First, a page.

129S1/SvImJ (129/Sv) (002448), C57BL/6J-Ay/+ (000021) and C57BL/6J-Avy/+ (000017) were obtained from the Jackson Laboratory (Bar Harbor, ME, USA). 129S1/SvImJ mice homozygous for the Oct4ΔPE:GFP transgene (33) and homosomic for the Chr19MOLF chromosome substitution (35) were obtained from our research colony. The Ay and Avy mutations as well as the Oct4ΔPE:GFP transgene were backcrossed for at least 10 generations onto 129/Sv to establish congenic strains and were then transferred with crosses to the M19 genetic background (See Supplementary Material, Table S4 for genotyping primer sequences). All protocols were approved by the CWRU Institutional Animal Care and Use Committee.
An agouti cDNA transgene driven by the human beta-actin promoter (pBAP-a) was modified to contain the loxP-flanked neomycin resistance cassette from pL452 (Supplementary Material, Fig. S4A) (6,66). The transgenic construct was introduced by electroporation into R1 ES cells, a hybrid of 129X1/SvJ and 129S1/Sv. G418 selection and quantitative real-time PCR (Q-PCR) were used to identify transgenic clones. BayGenomics ES cell clones RST374 and XH413 (derived from the 129P2/OlaHsd ES cell line E14Tg2a.4) were identified to have insertions in the second intron of Raly and the first intron of Eif2s2, respectively. Both inserted 5′ of the open reading frames and sequencing verified proper splicing of gene-trap sequences to 5′-UTR exons. The reverse transcriptase–PCR (RT–PCR) analysis of ES cell RNA verified proper splicing of the gene-traps to exon 2 of Raly and exon 1 of Eif2s2, respectively (Supplementary Material, Fig. S3A–C). ES cells were injected into C57BL/6J blastocysts using standard procedures to produce chimeras and the agouti transgene and gene-traps were transferred with crosses onto M19 background (see Supplementary Material, Table S5 for RT–PCR primer sequences).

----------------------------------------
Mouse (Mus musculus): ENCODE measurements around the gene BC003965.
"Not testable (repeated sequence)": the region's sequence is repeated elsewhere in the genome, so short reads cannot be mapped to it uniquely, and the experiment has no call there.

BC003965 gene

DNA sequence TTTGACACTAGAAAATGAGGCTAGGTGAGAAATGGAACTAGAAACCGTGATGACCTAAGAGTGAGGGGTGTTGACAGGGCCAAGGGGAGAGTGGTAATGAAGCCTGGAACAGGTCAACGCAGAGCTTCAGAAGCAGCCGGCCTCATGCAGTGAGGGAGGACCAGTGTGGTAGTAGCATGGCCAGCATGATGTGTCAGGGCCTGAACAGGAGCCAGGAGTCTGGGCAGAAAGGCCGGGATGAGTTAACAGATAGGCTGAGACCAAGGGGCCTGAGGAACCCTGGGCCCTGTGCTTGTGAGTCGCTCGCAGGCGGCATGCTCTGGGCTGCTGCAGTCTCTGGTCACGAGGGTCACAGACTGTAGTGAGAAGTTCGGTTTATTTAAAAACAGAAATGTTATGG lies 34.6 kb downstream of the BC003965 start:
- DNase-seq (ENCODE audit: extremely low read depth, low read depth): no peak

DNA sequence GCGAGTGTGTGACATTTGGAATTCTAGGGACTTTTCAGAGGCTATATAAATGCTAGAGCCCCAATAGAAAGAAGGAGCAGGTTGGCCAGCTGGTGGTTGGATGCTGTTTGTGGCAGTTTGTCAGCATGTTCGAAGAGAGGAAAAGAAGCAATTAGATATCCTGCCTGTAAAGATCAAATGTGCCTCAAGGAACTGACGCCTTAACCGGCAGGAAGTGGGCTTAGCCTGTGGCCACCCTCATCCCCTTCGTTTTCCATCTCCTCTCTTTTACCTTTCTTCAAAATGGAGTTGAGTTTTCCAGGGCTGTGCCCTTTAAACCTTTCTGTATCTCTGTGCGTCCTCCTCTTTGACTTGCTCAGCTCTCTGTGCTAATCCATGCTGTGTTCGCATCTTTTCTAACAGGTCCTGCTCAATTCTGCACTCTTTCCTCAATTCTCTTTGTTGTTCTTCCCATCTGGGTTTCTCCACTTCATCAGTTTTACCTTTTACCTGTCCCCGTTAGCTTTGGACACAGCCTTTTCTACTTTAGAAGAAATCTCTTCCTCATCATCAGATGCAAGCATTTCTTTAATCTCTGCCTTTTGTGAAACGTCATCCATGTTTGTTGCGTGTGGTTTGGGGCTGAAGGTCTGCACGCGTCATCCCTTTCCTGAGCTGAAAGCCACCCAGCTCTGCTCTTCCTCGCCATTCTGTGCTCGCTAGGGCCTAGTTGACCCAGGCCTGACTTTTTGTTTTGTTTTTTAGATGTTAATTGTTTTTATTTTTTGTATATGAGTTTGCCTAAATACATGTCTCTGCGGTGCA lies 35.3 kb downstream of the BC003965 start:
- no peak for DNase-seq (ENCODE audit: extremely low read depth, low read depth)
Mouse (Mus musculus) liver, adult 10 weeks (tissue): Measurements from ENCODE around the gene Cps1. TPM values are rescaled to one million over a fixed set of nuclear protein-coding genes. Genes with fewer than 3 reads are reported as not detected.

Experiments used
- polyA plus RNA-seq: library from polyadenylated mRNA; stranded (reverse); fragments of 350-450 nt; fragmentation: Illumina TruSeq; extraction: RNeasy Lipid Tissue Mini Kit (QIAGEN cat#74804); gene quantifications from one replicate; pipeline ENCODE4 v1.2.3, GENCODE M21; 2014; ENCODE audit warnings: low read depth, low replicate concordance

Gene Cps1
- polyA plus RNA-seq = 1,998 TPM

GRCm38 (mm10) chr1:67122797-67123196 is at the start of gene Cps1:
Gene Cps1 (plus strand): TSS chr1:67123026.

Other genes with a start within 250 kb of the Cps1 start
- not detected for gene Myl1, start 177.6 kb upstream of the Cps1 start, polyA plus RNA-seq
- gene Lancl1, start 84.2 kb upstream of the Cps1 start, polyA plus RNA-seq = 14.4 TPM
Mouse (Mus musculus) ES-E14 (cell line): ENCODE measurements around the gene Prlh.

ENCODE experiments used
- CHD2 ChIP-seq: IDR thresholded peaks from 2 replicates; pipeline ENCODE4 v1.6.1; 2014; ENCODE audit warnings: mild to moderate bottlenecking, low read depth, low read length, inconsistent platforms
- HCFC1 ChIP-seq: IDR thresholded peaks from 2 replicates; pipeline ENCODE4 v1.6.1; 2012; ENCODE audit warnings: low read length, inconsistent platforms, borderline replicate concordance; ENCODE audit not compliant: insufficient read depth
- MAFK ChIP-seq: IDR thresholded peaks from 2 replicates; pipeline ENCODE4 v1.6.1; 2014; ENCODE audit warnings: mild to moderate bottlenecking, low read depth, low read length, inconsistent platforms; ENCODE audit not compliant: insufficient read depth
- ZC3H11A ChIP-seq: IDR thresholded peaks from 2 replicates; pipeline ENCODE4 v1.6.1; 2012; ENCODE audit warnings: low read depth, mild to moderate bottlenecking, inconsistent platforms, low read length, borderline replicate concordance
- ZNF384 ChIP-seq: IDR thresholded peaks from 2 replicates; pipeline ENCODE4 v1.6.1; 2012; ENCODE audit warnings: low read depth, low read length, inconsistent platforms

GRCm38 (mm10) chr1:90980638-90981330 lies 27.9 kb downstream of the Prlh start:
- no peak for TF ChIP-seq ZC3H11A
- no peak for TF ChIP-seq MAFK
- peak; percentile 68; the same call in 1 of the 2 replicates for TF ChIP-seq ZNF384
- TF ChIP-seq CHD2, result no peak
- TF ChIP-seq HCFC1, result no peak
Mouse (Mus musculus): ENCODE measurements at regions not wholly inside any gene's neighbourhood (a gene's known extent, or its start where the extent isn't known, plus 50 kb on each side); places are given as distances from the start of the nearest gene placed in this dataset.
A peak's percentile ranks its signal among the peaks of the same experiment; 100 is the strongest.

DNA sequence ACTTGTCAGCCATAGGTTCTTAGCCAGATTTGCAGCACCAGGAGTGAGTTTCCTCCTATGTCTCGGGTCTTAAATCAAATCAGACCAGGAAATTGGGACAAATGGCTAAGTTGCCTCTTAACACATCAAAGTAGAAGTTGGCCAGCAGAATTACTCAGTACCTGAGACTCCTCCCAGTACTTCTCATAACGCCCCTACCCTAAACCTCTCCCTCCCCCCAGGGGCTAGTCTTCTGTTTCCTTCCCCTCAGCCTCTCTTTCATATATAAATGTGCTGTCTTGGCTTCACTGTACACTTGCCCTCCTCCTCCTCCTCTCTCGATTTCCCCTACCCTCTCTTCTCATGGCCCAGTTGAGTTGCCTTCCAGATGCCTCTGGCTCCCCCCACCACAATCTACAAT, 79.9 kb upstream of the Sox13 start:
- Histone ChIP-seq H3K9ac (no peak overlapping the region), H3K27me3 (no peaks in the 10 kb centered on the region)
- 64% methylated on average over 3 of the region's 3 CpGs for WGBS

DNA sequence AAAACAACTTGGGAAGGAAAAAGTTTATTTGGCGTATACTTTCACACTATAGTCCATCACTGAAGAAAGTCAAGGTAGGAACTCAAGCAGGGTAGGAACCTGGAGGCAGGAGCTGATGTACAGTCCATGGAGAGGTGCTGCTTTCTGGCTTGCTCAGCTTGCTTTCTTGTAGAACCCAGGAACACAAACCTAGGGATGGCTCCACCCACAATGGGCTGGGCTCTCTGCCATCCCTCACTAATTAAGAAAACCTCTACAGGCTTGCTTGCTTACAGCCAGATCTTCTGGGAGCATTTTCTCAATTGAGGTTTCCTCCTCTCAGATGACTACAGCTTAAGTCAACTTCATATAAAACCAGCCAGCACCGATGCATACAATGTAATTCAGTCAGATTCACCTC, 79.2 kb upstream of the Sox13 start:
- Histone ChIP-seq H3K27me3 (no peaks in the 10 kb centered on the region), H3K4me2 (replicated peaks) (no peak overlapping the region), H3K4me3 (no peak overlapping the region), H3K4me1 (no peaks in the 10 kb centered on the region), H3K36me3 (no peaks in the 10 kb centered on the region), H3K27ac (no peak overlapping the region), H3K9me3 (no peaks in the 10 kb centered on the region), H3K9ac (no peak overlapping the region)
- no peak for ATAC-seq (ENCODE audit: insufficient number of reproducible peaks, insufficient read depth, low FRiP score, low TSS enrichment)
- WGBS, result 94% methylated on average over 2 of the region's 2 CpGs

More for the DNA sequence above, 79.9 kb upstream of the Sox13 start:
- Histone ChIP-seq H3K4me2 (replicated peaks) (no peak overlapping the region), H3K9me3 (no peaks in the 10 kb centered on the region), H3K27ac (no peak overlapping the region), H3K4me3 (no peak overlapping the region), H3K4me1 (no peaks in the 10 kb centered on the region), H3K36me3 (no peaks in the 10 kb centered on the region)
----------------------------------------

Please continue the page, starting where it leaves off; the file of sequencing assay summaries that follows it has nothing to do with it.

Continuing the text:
Yellow fur and light pigmentation of the tail were used to distinguish Ay/+, Avy/+ and agouti transgenic mice from their wild-type siblings (56). PCR genotyping was used to identify Avy, agouti transgenic and gene-trap mice and embryos. RT–PCR genotyping of liver tissue was used to identify Ay embryos (See Supplementary Material, Table S4 for genotyping primer sequences).